My last blog post romanticized waiting for the storm to hit. We had wine, chocolate, and enough junk food to last a few days, so what was the problem exactly? The problem was that the power went out and didn’t come back on for nine days.
And we were the lucky ones.
I learned a few things during that time and they are listed below:
1. The radio comes in handy. I, like most Americans, listen to the radio while driving. Otherwise, I have my iPod in, controlling the music I want to listen to, or I’m watching television. To be completely dependent on the radio for a link to the outside world was something that I hadn’t experienced ever. My son certainly hadn’t. He and I stuck it out until Election Night when we decided that we couldn’t take the sub-freezing temperatures in the house anymore, sleeping my big bed with our animals, listening to either news radio or sports radio until we fell asleep. In the dark, our breath coming out in freezing puffs, we lay there and listened to the stories of people far worse off than we were as well as updates on the subways, commuter trains, and businesses in and around New York City.
2. Living in a house that relies completely on electricity is a bad thing. I thought of this while I stood in front of the barbecue grill, making the dog’s special food (she’s on a diet for her skin allergies that requires me to cook for her) in a frying pan. I lamented the fact that every appliance in our house runs on electricity, even the stove. Many of my friends have gas running into their house so never lost hot water or their stoves; many, like me rely completely on electrical power. Others, in the worst-off category, have well water and hence, couldn’t flush their toilets for up to twelve days, depending on where they lived and how quickly the local power company restored their power. The situation at my house, however, prompted me to go to Home Depot and snag the last generator that apparently existed: one that had been returned by a neighbor of mine (I didn’t know at the time that I bought it that it had been hers), the timing of which coincided with my desperate visit. Now we have a gas-powered generator that will help out during storms but living in an old house without a garage means nowhere to store it.
3. Don’t underestimate the luxury of showering in your own house. We were lucky enough to have family members and friends who did have hot water; unfortunately, going to one of their homes meant driving, in one’s pajamas, and bringing clean clothes and toiletries along for the rid. After the thought of doing so on day five seemed too daunting, I decided I would be brave and take a cold shower, something hubby and child #2 listened to with glee; heck, the sounds I made were better than anything they were listening to on the radio. Once you have taken a cold shower and you stop shivering, you do feel refreshed. However, your feet are numb for most of the day and your hair really isn’t very clean. But at least you aren’t driving in your slippers, looking for a place to land. There’s that.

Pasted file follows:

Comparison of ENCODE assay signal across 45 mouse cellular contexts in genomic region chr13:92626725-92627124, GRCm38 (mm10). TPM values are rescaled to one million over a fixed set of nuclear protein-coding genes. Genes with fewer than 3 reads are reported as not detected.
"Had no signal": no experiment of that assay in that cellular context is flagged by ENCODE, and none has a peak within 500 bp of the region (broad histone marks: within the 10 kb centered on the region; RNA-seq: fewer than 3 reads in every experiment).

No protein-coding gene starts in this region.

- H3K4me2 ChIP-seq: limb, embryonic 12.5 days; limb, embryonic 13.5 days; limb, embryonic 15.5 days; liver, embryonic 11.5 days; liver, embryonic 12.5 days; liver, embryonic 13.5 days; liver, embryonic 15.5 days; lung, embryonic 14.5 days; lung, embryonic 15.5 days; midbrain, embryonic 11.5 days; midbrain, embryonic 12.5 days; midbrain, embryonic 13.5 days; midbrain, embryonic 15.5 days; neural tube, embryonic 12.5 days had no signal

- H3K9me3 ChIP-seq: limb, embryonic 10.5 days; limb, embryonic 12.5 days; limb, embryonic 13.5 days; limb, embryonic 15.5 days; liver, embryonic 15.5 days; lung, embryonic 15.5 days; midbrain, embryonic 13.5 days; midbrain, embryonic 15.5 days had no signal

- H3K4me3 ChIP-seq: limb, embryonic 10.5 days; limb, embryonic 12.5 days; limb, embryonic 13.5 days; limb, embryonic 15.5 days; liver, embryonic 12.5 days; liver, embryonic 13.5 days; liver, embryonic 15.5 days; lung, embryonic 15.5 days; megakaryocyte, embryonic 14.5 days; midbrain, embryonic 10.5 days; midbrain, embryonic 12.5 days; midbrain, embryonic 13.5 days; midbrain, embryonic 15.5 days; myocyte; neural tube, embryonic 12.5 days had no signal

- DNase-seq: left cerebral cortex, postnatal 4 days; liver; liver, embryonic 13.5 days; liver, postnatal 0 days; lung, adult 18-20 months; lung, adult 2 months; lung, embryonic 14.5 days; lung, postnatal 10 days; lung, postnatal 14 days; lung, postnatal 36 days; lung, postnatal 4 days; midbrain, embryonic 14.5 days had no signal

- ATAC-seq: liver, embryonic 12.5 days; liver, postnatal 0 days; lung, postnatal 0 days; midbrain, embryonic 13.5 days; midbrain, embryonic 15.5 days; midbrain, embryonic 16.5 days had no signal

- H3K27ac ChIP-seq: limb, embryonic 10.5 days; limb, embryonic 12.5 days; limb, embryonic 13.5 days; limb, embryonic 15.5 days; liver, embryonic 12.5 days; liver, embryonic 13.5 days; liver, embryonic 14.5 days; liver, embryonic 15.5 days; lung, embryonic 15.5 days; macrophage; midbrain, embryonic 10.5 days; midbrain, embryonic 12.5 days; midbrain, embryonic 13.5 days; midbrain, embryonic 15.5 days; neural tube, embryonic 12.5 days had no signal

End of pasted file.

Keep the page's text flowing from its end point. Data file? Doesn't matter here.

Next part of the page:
4. You start to go a little crazy. I was fine from day one until day seven. On day eight, I snapped. I’m not sure what it was about that point in time, but it was on that day that I was officially broken. I had sworn I wasn’t going to leave the house before power was restored but with the temperatures dipping into the twenties for the second night in a row, I realized I couldn’t take it anymore. It was election night and I didn’t even see the returns for some of the early-voting states before my head hit the pillow at my in-laws and I fell asleep, in a warm house, for the first time in over a week. (We got power back the next day at 11 a.m.)
5. People are wonderful. It’s sappy and clichéd but people really do come together in a crisis. Granted, no one here in my little village lost their home and the damage was relegated to trees and felled power lines and telephone polls, but people really stepped up the generosity and opened their doors to their cold, unshowered neighbors. And two organizations in our village organized pot-luck suppers for people who still didn’t have power and wanted hot, home-cooked food, events that remind you that we’re all in this together. It was an especially good reminder during an election week when the vitriol dial was turned to “11.” Although we were uncomfortable and didn’t have our creature comforts for far longer than was acceptable, for a few days, we had each other and that reminded me of why I live here.
My heart goes out to the people who lost homes, and even worse, family members. Not having television made it hard to picture the devastation but once power was returned and I started seeing what had actually happened, I was overwhelmed. I spent a lot of my formative years at the Jersey Shore and realize that it will never be the same. But I hope we can build back these beautiful areas of the East Coast and hopefully weather more storms that are sure to come our way.